Sunday, January 23, 2005

Higher Ground

The underground economy is a difficult subject for the right, we like smaller government (at least we did), but “fighting the power” and “sticking it to the man” is not our thing. It’s suspected that the underground economy makes up 10% of the overall U.S. GDP. This number has risen from 3% in 1970 to 9.4% of GDP in 1994 according to economist Friedrich Schneider. In 1998 the IRS commissioner, using different methods, estimated that $200 billion was owed in unpaid taxes each year, about what is spent on Medicare.
The rapid growth of the underground economy is especially interesting considering two of its largest activities have come out of the shadows and into the mainstream. Gambling and pornography until recently was controlled by organized crime which was all underground.

During prohibition in the 1920’s it was estimated that 5% of the U.S. economy was underground. This number declined until the 60’s when the counter-culture along with the anti-tax movement of the late 70s encouraged distain for the government. While conservatives point to high taxes and regulation liberals claim wage depression and the decline of unions responsible. As for European countries Great Britton (12.5% of GDP) has the lowest, most E.U. countries have around 20% of their GDP in the shadows, I wont even go into Russia or the 3rd world. Several studies have found strong evidence that taxation policy influences the underground economy. In Austria, the burden of direct taxes (including social security payments) has been the biggest influence on the growth of the underground economy, followed by the number of regulations affecting firms and workers, and the complexity of the tax system. Other studies show similar results for Germany, and the United States. In the United States, analysis shows that as the marginal federal personal income tax rate increases by one percentage point, other things being equal, the shadow economy grows by 1.4 percentage points. A Canadian study shows that people are highly mobile between the official and the unofficial economy, and that as net wages in the official economy go up, they work less in the shadow economy. This study also emphasizes that where people perceive the tax rate as too high, an increase in the tax rate will lead to a decrease in tax revenue.

The two big sources of unreported income are drugs (mostly marijuana) and work performed by immigrant labor. To reduce the percentage of underground GDP we could start with marijuana legalization. The taxes collected from sales and the money saved by reduction in enforcement and incarceration should more than make up for the increases in other social costs and bring the largest cash crop in the U.S. into the mainstream economy. The issue of unreported immigrant income is far more difficult both politically and economically to get a handle on. A study by the Pew Hispanic Center states remittances to Mexico have tripled to $13.2 billion between 1995 to 2000, yet “officially” the Mexican population has increased only 56% and wages rose only 10%. California alone loses $100 million in sales taxes. There is little effort to shutdown sidewalk vendors or landscape services in suburban neighborhoods and employers who hire undocumented workers have little to fear from the government right now. In 1997 there were 18000 arrests due to investigations of employers using undocumented workers, in 2002 that number fell to 1000. The focus should be on the employers, more aggressive audits and simplification of the process might make the transaction from under to over ground more attractive.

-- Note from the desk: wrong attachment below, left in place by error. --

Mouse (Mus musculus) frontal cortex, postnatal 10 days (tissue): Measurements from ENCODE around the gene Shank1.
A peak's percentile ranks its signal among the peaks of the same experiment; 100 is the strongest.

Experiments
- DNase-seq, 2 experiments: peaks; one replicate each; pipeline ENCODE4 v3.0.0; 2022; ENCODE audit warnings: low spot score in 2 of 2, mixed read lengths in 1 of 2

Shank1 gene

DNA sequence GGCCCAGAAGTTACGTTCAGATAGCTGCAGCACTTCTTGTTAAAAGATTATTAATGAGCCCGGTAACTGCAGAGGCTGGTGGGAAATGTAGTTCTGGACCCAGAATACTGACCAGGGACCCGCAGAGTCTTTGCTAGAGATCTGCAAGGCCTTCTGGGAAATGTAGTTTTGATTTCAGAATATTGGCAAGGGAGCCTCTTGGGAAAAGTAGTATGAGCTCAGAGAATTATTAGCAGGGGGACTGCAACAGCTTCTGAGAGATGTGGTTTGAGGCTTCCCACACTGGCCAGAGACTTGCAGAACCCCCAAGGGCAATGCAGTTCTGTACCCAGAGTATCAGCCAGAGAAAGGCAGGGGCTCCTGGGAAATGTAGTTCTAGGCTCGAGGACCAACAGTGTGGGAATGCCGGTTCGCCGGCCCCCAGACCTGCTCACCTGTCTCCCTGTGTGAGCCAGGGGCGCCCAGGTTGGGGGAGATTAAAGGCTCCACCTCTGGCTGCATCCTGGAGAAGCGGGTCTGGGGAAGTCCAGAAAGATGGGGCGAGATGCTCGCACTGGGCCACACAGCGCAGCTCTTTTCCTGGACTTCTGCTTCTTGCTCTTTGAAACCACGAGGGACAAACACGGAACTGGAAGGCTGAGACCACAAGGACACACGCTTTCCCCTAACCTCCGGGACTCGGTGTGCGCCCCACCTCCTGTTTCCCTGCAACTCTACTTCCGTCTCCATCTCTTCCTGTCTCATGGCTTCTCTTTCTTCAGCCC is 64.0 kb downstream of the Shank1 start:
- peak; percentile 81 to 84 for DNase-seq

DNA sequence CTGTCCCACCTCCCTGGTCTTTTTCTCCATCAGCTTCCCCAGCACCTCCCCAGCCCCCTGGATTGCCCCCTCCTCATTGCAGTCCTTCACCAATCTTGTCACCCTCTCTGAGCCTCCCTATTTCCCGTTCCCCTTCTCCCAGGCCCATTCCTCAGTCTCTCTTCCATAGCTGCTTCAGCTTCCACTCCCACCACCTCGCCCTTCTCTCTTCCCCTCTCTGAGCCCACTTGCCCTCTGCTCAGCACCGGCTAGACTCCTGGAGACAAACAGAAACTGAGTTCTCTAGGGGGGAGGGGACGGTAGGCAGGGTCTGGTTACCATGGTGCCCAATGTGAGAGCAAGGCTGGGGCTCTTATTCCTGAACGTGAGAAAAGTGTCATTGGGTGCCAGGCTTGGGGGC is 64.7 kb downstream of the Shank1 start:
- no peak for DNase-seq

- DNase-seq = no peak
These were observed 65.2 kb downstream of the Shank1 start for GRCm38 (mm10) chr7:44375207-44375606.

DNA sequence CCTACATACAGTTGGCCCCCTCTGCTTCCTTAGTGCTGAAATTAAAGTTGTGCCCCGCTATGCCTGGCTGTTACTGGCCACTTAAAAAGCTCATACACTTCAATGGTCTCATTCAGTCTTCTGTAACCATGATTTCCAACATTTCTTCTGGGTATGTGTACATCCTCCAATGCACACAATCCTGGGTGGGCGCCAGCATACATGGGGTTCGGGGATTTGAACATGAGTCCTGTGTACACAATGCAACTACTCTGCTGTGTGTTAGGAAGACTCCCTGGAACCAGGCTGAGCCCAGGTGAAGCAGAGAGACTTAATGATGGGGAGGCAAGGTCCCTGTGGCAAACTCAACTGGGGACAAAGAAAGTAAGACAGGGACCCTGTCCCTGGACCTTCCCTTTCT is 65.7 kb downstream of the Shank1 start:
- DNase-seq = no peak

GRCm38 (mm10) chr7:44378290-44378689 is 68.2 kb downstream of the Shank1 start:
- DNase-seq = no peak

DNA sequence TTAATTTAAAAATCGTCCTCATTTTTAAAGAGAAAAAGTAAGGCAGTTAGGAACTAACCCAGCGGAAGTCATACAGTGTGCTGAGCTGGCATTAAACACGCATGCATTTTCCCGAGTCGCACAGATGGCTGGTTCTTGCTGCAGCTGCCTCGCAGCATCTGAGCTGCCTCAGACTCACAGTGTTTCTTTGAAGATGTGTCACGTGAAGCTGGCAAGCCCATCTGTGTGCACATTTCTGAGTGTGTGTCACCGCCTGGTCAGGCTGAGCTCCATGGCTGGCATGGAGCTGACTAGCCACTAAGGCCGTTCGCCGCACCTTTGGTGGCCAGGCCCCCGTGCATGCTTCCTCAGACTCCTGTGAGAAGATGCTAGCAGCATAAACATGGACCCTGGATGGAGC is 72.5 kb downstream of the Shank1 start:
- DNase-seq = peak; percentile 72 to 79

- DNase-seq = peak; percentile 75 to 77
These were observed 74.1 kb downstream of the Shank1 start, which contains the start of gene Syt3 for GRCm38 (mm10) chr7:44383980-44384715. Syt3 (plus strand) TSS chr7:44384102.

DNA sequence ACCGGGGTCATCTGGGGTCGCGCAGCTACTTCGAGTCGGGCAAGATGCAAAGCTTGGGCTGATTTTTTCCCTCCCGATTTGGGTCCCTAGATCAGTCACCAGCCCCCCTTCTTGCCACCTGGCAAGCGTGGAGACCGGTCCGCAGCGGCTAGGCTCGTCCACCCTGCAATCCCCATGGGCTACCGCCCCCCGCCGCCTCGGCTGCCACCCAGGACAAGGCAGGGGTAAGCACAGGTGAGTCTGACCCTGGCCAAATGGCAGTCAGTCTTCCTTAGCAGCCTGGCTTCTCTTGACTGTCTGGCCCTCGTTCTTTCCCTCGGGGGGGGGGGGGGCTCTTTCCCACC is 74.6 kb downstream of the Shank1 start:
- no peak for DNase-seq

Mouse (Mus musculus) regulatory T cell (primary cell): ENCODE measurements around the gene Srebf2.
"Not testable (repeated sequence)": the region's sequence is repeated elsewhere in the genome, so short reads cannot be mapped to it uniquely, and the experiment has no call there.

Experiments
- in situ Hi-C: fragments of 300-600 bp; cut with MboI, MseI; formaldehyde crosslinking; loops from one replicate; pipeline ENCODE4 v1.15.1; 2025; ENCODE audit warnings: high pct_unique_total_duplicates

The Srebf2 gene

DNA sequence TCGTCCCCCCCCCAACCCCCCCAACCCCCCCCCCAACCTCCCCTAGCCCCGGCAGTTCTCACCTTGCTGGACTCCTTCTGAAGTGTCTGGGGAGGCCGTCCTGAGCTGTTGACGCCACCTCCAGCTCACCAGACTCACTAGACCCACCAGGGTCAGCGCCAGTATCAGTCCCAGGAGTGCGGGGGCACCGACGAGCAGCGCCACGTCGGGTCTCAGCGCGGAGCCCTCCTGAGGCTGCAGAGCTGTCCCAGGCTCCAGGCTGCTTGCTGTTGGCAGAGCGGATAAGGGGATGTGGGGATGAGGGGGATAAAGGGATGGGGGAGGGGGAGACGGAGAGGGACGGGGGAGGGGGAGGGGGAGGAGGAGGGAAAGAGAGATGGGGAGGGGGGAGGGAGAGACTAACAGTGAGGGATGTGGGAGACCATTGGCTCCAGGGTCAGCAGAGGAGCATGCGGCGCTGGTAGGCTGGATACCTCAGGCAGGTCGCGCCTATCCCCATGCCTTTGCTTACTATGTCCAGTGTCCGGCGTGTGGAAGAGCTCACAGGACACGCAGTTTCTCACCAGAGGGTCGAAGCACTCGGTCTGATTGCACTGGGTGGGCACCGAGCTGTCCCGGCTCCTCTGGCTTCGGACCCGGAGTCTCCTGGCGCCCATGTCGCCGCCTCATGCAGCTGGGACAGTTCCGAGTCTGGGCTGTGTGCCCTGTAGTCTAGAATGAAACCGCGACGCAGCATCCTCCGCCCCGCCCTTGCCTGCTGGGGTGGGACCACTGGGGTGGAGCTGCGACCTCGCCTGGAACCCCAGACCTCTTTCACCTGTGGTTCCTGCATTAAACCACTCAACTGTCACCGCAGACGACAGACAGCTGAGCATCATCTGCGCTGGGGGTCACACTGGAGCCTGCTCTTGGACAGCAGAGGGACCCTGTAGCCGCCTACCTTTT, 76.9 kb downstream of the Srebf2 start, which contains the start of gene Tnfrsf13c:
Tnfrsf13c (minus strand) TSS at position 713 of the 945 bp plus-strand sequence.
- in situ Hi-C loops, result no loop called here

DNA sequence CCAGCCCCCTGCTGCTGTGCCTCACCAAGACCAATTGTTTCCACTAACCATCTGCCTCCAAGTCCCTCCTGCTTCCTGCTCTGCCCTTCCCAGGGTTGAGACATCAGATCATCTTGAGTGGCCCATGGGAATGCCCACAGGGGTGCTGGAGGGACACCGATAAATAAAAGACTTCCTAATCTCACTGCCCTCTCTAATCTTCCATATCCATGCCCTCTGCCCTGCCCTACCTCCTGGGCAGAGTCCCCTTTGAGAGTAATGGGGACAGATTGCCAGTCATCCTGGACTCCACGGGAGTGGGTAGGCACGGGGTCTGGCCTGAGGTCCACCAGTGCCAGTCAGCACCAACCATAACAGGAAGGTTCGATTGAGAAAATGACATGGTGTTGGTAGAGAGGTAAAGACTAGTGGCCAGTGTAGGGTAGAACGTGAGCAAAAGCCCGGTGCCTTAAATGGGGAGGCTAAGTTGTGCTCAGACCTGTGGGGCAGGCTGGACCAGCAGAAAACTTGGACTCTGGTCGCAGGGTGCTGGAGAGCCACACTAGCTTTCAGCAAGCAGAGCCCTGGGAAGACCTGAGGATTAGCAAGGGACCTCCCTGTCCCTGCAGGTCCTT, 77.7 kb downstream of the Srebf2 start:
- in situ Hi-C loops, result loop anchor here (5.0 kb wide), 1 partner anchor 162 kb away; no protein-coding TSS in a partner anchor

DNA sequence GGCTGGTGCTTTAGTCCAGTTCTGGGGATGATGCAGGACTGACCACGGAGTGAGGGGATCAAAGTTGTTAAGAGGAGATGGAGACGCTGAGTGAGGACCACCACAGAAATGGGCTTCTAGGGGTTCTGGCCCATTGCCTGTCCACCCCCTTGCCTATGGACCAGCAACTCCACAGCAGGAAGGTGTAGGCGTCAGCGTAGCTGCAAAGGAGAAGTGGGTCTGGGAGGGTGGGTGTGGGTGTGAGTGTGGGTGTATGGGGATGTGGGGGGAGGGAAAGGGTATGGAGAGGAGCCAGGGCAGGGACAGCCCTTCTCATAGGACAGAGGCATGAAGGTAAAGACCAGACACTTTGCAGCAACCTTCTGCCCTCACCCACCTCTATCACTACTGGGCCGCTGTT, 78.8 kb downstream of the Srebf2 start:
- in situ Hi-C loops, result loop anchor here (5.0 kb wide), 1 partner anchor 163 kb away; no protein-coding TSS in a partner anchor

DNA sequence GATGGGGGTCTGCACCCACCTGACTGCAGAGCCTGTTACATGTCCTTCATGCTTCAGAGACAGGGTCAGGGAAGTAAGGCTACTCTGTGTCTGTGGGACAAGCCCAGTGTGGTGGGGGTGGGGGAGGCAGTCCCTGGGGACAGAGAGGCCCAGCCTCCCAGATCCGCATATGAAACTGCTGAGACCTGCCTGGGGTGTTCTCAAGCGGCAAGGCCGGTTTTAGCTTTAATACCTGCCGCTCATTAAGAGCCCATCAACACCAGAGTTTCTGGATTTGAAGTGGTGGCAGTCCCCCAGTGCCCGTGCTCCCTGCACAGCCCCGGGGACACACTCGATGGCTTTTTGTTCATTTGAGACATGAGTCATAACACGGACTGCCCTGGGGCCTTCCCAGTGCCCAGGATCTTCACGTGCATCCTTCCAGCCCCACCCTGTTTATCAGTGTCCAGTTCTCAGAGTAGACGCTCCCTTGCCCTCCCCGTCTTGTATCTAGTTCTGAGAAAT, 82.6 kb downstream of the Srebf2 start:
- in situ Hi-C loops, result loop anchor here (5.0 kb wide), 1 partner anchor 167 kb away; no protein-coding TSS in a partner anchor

Blogger Outlier said...

I agree that any reform initiative for undocumented aliens has to focus on employers, whether it's an attempt to curb illegal immigration or just collect taxes. I also think you're right that we should capture marijuana revenue with a legalization program - cost savings + a new revenue stream (but I can't imagine our neighbors would like it too much)

I just don't quite buy the wage depression = illegal economy argument, but the taxation impact on the underground economy argument doesn't quite hold water either.

According to a 2000 CBO report distilled in this, the average effective federal income tax rate has fallen over the past two decades:

"In 1981, the CBO says, the average, effective federal income tax rate for middle-income families was 8.3 percent of total income, before any deductions or exemptions.

In 1999, according to the CBO, it was down to 5.4 percent.

Even for upper-middle-income families, the CBO says, the effective rate fell from 11.3 percent to 8.4 percent."

If you forget about effective tax rate, but just look at marginal tax rates, the highest marginal tax rate in the through the 1960s was 70%, and and 31% in 1992 - over a 50% reduction resulting in a 3x increase as underground economy as a percentage of GDP? Doesn't quite work out.

Why an increase in underground economy then? Even more so, people at the bottom income levels have a disincentive to go underground, since 1 out of every 3 legit employees doesn't pay any income tax and a lot qualify for tax credits - the government actually pays them to be legit!

There's something else at work here that isn't wage depression or marginal tax rates - you can lower tax rates all you want, but that isn't going get illegal immigrants on the books with their fear of "la migra". Even if everyone was making money like venture capitalists, people would still be doing cocaine and betting on football off the books. Do you just legalize everything, then tax it?

2:10 PM  

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